Have you noticed how much businesses are pushing Valentine´s Day as a gift giving holiday? I even read a column in the San Diego Union Tribune about what to do when "undergifting happens" - meaning being given or giving a much bigger/smaller present than getting from the other person. Can love be flourishing in such strict conventions? Here are my thoughts on having a pleasant Day dedicated to the one thing we all want so desperately: LOVE.
She/He who is truthful to her/himself, is comfortable with her/his actions and can easily recognize love whenever it comes her/his way. Whereas this seems to be such a simple sentence (aside from the gender slashes :-)), let me elaborate it further in order to make it more accessible to your benefit:
Valentine´s Day is/can be a vicious circle: A fond feeling towards someone motivates to express this feeling in some way of material subject. The subject is received and judged in terms of how much love it contains depending on how much it cost or how it compares to the presents the friends have received from their sweethearts. Often the subject in hand also gets compared to the expectations that derive from social learning/environment/media/advertising. The love originally behind the act does not stand alone. It´s assigned value is much more a result of the recipients personality. The gift giver itself needs to free himself of whatever result his present produces and stay with the motivation from the heart. At the same time he is advised to pay attention to the reaction, since this will give very valuable information about the personality of the sweetheart.
The above scenario can happen - and burden both sides - when the media has succeeded and the vicious circle starts its circling.
Let´s simplify things: Whereas I am not too happy about all the gift giving at the countless holidays throughout the year (don´t get me wrong - I LOVE cute things, but I also LOVE serene and empty spaces to live in), I do appreciate the fact that there is a day, solely dedicated to LOVE. Life is often so hectic and full that it is easy to forget that what we all are really after is, well, LOVE. The Beatles really nailed it when they sang "All You Need Is Love". So I am thankful for the reminder and make a true effort to get in the spirit of it. With some thought I don´t need to go along with what the ads everywhere want me to buy, and I can find some great things that make sense. My Sweetie is a true romantic and can never have enough candles around. He also loves a good piece of soap. So deep red candles with luscious incense and some sheep milk soap bars in the shape of hearts are my Valentine´s present to him. Of course there are other treats that I would think are the star of the day, but you can figure that out on your own...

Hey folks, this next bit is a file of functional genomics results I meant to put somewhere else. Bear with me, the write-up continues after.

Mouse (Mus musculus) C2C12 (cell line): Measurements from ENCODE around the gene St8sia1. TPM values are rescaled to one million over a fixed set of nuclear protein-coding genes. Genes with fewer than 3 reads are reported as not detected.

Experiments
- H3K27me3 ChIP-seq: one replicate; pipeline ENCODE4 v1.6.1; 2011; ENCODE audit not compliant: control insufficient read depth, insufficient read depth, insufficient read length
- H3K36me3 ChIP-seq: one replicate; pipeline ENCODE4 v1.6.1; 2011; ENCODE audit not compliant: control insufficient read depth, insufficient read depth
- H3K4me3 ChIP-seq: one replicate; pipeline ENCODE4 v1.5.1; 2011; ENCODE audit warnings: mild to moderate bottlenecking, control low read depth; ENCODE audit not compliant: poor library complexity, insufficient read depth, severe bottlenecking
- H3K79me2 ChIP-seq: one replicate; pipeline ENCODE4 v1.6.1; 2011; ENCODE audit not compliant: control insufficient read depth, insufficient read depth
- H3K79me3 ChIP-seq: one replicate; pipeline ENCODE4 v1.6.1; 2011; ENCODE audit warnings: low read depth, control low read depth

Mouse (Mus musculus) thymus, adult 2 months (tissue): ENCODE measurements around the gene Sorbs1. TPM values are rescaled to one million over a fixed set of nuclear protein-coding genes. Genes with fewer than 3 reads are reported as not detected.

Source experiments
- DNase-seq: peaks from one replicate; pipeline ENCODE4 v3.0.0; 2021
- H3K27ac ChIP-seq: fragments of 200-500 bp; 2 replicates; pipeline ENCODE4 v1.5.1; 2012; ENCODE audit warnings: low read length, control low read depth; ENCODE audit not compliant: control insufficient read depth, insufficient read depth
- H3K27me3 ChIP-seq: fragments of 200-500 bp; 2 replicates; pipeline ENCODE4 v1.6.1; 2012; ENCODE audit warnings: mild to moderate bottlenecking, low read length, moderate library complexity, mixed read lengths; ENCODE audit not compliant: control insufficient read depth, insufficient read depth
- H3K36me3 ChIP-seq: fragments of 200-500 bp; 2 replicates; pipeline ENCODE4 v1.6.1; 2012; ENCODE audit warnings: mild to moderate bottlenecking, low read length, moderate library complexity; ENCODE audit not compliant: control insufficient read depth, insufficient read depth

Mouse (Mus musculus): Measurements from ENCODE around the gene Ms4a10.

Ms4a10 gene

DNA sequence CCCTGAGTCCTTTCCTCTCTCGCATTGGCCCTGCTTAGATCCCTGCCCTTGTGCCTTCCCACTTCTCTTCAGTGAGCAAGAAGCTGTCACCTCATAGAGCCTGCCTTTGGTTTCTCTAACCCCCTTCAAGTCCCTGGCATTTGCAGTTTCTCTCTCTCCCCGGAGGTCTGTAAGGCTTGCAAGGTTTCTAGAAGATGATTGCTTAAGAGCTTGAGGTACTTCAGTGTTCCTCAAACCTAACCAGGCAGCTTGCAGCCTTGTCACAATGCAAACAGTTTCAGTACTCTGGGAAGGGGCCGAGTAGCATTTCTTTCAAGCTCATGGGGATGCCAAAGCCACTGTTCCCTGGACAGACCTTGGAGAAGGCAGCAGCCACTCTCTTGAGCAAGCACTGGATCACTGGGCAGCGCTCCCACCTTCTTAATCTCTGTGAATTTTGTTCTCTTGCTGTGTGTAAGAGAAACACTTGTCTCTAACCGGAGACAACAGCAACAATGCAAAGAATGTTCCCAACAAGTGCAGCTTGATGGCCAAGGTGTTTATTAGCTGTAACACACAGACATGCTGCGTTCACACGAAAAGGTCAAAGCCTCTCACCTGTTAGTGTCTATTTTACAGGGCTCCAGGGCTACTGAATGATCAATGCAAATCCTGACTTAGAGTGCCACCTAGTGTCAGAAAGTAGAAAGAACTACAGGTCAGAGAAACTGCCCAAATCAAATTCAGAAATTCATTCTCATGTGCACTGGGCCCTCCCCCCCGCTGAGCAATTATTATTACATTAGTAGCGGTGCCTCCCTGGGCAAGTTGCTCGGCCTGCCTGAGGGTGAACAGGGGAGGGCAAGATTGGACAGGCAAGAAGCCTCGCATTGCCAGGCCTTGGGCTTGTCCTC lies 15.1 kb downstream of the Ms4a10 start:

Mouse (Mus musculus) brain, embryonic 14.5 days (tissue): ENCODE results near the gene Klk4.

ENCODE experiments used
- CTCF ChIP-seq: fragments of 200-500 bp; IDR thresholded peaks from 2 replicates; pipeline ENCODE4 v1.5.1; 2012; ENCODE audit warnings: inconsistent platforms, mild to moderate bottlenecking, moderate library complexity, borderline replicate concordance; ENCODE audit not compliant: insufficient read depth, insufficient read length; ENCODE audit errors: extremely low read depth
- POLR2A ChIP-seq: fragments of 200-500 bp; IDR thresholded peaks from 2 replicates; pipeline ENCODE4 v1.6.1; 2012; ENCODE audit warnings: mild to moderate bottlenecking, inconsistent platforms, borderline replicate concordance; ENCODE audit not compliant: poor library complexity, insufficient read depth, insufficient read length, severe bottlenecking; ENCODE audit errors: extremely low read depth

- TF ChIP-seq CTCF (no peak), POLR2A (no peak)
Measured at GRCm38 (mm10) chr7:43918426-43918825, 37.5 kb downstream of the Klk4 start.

I LOVE the Day of Love, I must admit. I love all the hearts and the reds everywhere. So, I invite you to get in the spirit and enjoy it. How about giving a give or doing something nice for someone who you know did not plan on getting you anything? Make it casual, so that she/he does not feel embarrassed about not having something. Also, if someone surprises you with a treat who you have nothing prepared for, enjoy it and say "Thank You". A lot of uhhhing and ahhhing over it is sometimes a much better reciprocation that making sure you give the same value back. We have forgotten how to receive and how to give without expecting back. It is such a wonderful feeling. I dare you to try it out. There we come back to being truthful to yourself. Then, nothing can go wrong...